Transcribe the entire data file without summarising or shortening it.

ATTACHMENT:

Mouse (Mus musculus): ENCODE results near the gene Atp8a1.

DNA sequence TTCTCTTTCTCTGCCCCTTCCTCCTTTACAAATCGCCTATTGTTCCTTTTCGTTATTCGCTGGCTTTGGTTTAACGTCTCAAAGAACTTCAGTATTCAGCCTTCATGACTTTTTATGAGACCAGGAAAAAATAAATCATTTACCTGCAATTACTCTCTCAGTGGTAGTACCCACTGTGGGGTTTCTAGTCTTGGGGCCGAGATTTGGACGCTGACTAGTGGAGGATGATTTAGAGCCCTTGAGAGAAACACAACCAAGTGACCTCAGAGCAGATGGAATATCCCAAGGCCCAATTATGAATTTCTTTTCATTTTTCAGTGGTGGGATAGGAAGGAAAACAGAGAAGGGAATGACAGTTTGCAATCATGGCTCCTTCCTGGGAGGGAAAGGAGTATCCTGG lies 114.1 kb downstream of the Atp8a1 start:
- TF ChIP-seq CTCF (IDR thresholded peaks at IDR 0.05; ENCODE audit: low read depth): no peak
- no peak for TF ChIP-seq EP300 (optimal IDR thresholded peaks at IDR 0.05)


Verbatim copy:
Mouse (Mus musculus): ENCODE results near the gene Atp8a1.

DNA sequence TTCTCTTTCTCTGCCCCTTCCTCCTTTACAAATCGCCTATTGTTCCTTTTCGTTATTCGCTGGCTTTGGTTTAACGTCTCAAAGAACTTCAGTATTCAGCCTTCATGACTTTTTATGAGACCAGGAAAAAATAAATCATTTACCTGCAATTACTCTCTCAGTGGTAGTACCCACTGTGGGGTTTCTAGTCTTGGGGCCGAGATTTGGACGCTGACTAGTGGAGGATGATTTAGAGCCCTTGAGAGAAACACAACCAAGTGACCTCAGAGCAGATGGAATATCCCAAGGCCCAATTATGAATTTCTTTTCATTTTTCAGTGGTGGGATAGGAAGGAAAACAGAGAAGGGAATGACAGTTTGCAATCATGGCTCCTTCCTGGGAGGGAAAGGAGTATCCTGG lies 114.1 kb downstream of the Atp8a1 start:
- TF ChIP-seq CTCF (IDR thresholded peaks at IDR 0.05; ENCODE audit: low read depth): no peak
- no peak for TF ChIP-seq EP300 (optimal IDR thresholded peaks at IDR 0.05)